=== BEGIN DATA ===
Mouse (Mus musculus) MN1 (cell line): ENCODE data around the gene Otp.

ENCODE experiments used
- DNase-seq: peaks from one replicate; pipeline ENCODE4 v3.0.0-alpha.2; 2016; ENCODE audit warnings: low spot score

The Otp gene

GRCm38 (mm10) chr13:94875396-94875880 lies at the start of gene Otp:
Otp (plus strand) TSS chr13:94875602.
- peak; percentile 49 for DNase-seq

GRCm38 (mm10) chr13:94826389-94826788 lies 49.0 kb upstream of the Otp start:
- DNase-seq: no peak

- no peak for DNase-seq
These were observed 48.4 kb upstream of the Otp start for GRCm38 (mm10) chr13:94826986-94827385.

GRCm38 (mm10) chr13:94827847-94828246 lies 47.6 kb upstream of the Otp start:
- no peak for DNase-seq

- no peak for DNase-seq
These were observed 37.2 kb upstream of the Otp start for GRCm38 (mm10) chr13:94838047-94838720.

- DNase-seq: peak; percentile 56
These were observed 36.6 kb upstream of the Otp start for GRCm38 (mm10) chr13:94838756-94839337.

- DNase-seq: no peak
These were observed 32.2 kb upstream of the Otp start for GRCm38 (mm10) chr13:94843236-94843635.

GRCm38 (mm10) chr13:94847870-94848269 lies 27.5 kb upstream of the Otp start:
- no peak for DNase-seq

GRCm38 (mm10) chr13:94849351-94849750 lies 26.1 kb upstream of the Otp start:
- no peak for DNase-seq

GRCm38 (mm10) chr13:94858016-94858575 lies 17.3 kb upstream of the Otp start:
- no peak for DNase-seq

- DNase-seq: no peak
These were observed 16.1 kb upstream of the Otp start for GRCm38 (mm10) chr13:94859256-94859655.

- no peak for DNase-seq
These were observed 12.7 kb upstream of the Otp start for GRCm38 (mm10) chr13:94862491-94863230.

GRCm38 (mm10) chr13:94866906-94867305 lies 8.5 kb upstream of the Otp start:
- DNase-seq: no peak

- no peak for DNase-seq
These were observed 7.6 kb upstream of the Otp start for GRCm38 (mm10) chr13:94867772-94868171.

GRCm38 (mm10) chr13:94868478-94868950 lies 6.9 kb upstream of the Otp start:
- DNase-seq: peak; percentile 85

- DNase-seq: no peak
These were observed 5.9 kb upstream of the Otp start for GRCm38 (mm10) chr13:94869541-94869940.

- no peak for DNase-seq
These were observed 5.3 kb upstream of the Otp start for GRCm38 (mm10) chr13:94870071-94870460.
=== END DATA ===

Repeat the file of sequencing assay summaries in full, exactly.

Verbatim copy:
Mouse (Mus musculus) MN1 (cell line): ENCODE data around the gene Otp.

ENCODE experiments used
- DNase-seq: peaks from one replicate; pipeline ENCODE4 v3.0.0-alpha.2; 2016; ENCODE audit warnings: low spot score

The Otp gene

GRCm38 (mm10) chr13:94875396-94875880 lies at the start of gene Otp:
Otp (plus strand) TSS chr13:94875602.
- peak; percentile 49 for DNase-seq

GRCm38 (mm10) chr13:94826389-94826788 lies 49.0 kb upstream of the Otp start:
- DNase-seq: no peak

- no peak for DNase-seq
These were observed 48.4 kb upstream of the Otp start for GRCm38 (mm10) chr13:94826986-94827385.

GRCm38 (mm10) chr13:94827847-94828246 lies 47.6 kb upstream of the Otp start:
- no peak for DNase-seq

- no peak for DNase-seq
These were observed 37.2 kb upstream of the Otp start for GRCm38 (mm10) chr13:94838047-94838720.

- DNase-seq: peak; percentile 56
These were observed 36.6 kb upstream of the Otp start for GRCm38 (mm10) chr13:94838756-94839337.

- DNase-seq: no peak
These were observed 32.2 kb upstream of the Otp start for GRCm38 (mm10) chr13:94843236-94843635.

GRCm38 (mm10) chr13:94847870-94848269 lies 27.5 kb upstream of the Otp start:
- no peak for DNase-seq

GRCm38 (mm10) chr13:94849351-94849750 lies 26.1 kb upstream of the Otp start:
- no peak for DNase-seq

GRCm38 (mm10) chr13:94858016-94858575 lies 17.3 kb upstream of the Otp start:
- no peak for DNase-seq

- DNase-seq: no peak
These were observed 16.1 kb upstream of the Otp start for GRCm38 (mm10) chr13:94859256-94859655.

- no peak for DNase-seq
These were observed 12.7 kb upstream of the Otp start for GRCm38 (mm10) chr13:94862491-94863230.

GRCm38 (mm10) chr13:94866906-94867305 lies 8.5 kb upstream of the Otp start:
- DNase-seq: no peak

- no peak for DNase-seq
These were observed 7.6 kb upstream of the Otp start for GRCm38 (mm10) chr13:94867772-94868171.

GRCm38 (mm10) chr13:94868478-94868950 lies 6.9 kb upstream of the Otp start:
- DNase-seq: peak; percentile 85

- DNase-seq: no peak
These were observed 5.9 kb upstream of the Otp start for GRCm38 (mm10) chr13:94869541-94869940.

- no peak for DNase-seq
These were observed 5.3 kb upstream of the Otp start for GRCm38 (mm10) chr13:94870071-94870460.